3. As a kid, I always looked forward to day-light savings. It never mattered to me that I would have to wake up an hour earlier for school. That was a small price to pay for more sunlight during the day. Being able to stay out later playing sports with my friends provided me with a certain thrill. There was nothing better than being outside at 7:30 with the sun still out and a cool evening breeze keeping us awake and ready to go. Darkness typically meant that I would have to go home and start getting ready for school the next day. However, I was oblivious to the real-life ramifications that day-light savings brought about. When your a kid, what does one less hour of sleep mean? You don’t have any real responsibility, so nothing really gets effected. This article brings to light just how much of an impact day light savings has worldwide. There are people who need every hour of sleep they can get. For instance, Judges have been found to hand out harsher sentences in the days immediately after day-light savings. While that might seem insignificant in the grand scheme of things, you have to look at it more personally. What if its someone you care about who got a harsher sentence, because the judge was sleep deprived and in a bad mood? If the difference between your court ruling was an hour of sleep, you’d definitely want to do away with day light savings.

    On a more personal note, now that I am in college day-light savings effects me differently. I now have responsibilities that I need to attend to early in the morning. Whether it be a class at 8 am, or work at 7, if don’t get enough sleep I won’t be able to put forth my best effort. This is a huge deal, because in college every day counts. One set back has a domino effect, and can impact the rest of my week. Humans are creatures of habit. Once you get into a routine that works for you, you don’t want to stray from it.

  4. My initial question to this article would have been; why does it matter whether or not we gain or lose an hour of sleep annually? Many people do not sleep the recommended amount of time to begin with. However, I know that although I do not sleep great regularly, daylight savings time is not something that I look forward to on the Sunday that it happens. Losing an hour of sleep is frustrating to me and according to this article, it clearly is for others also. As a student athlete, many people lecture me daily about the importance of sleep and resting my body. Sometimes I find it hard throughout the day to get everything that I need done, finished at a reasonable hour so that I can get a good nights sleep. With daylight savings time, I seem to have even less time in the day than what I am normally use to. As the article mentioned, it takes people a few days to adjust to the one less hour, therefore, causing sleep deprivation and poor performance at work. If it can be proven that the Monday after daylight savings time causes those who work with or near computers to be on them more while doing non work related things, it is clear that the mental capacity we have to focus from lack of sleep is low. This fact is not new but having this as an annual thing may not be one of our best public policies.
    With some research that I did, I discovered that the Uniform Time Act was put into action in 1966 permanently. Shortly thereafter, Arizona opted out of the Act and remains the only state in the contiguous United States that does not follow daylight savings time. Hawaii is the only other state that does not follow (https://www.independent.co.uk/).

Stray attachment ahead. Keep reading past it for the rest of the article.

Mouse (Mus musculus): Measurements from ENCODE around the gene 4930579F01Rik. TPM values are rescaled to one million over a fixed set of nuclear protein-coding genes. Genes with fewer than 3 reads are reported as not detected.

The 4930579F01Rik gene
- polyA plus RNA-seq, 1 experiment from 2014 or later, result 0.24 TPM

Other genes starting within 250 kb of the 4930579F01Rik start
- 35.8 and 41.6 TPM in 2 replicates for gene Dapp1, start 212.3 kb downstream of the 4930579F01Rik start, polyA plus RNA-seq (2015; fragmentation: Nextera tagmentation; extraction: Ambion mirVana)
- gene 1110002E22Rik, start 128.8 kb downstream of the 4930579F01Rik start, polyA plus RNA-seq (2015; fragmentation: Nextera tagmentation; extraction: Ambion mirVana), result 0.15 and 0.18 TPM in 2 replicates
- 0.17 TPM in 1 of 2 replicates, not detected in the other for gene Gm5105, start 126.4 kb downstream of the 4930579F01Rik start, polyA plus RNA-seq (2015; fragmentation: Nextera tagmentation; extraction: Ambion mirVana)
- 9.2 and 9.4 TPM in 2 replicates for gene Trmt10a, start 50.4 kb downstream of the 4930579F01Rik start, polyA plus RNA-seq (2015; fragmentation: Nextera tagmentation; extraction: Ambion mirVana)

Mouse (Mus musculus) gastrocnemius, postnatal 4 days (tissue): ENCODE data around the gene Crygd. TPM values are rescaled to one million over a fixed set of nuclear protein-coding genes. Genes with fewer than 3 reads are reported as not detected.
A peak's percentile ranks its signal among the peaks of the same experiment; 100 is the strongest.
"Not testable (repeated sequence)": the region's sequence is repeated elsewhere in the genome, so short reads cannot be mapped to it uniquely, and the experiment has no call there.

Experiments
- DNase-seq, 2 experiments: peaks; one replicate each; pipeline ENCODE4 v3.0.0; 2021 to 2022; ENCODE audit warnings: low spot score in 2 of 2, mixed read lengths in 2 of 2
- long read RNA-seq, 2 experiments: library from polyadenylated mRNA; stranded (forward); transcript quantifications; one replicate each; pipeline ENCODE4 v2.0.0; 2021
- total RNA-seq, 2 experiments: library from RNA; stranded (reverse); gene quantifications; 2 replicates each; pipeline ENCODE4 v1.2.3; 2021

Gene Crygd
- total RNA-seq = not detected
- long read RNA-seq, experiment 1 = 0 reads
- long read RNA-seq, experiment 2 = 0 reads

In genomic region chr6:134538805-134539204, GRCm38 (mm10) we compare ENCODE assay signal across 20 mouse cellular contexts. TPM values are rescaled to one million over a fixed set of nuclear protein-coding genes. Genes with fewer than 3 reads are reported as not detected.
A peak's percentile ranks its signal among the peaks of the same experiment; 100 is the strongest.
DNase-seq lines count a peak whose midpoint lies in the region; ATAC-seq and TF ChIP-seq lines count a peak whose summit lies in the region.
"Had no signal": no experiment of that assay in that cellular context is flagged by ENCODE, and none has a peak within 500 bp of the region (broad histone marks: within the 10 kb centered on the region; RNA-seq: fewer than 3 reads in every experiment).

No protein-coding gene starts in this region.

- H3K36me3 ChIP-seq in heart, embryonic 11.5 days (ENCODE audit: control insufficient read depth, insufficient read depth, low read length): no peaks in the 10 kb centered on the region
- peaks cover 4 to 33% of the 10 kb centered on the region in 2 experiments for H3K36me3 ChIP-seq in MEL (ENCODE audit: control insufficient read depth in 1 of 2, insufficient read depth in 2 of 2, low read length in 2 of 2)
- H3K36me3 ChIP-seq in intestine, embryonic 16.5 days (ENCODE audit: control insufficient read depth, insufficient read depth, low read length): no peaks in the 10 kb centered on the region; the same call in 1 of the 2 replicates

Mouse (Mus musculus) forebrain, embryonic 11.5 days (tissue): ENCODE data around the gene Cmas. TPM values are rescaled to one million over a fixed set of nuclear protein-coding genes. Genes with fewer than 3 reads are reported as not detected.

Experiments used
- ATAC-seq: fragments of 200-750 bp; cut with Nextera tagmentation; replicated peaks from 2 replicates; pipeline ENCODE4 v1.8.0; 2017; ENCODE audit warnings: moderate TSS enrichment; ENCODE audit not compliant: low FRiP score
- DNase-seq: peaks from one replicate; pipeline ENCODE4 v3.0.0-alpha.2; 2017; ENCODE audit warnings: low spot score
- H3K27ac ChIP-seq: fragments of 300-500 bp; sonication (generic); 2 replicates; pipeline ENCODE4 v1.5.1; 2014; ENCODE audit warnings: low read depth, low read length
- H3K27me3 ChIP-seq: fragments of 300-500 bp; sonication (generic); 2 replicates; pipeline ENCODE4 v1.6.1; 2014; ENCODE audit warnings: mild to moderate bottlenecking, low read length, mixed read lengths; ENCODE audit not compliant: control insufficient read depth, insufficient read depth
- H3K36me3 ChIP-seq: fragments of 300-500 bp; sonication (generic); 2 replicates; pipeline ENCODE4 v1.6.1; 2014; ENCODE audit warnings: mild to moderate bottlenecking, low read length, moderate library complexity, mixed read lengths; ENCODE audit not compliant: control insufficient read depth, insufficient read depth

My question then becomes, if one state was able to do this back then, what is holding others states back from making the same push? It is very difficult to be able to constantly have these mass surveys done on people the day after day light savings time and find that work injuries increase and production decreases tremendously.
    Honestly when I was younger I did not focus so much on daylight savings time. I just woke up and went to bed when I was told to without a care in the world with how much sleep I got. I had no homework and no obligations back then. Now as a grown college student, I see what a necessity sleep is and one hour may not seem that drastic but it truly is. Just waking up one day and it is light outside, versus the next and it is dark can also change ones mood about the day ahead. I do not speak for everyone but I honestly am not the biggest fan of losing an hour because when you have a routine, that is what you want to stick to. However, I do understand that this is the law so until it changes, we just have to do our best and deal with it as we have for years.

  5. While not important to us younger, healthy people, taking an hour of sleep away from a professional driver with high blood pressure and AFIB can have tremendously dire consequences. Some of the stats in this article are shocking: while I knew about the heart attack increase, I had no idea that it cost Americans hundreds of millions in expenses. It seems that I could go on endlessly, as if almost everything is worse the week after only a single hour of time is erased from our sleep cycles. Playing devils advocate is easy; why are people not responsible enough to sleep longer? Most people should be able to, but most people does not include professional drivers, night time workers, or even some students who can not afford that hour (and that is just to name a few).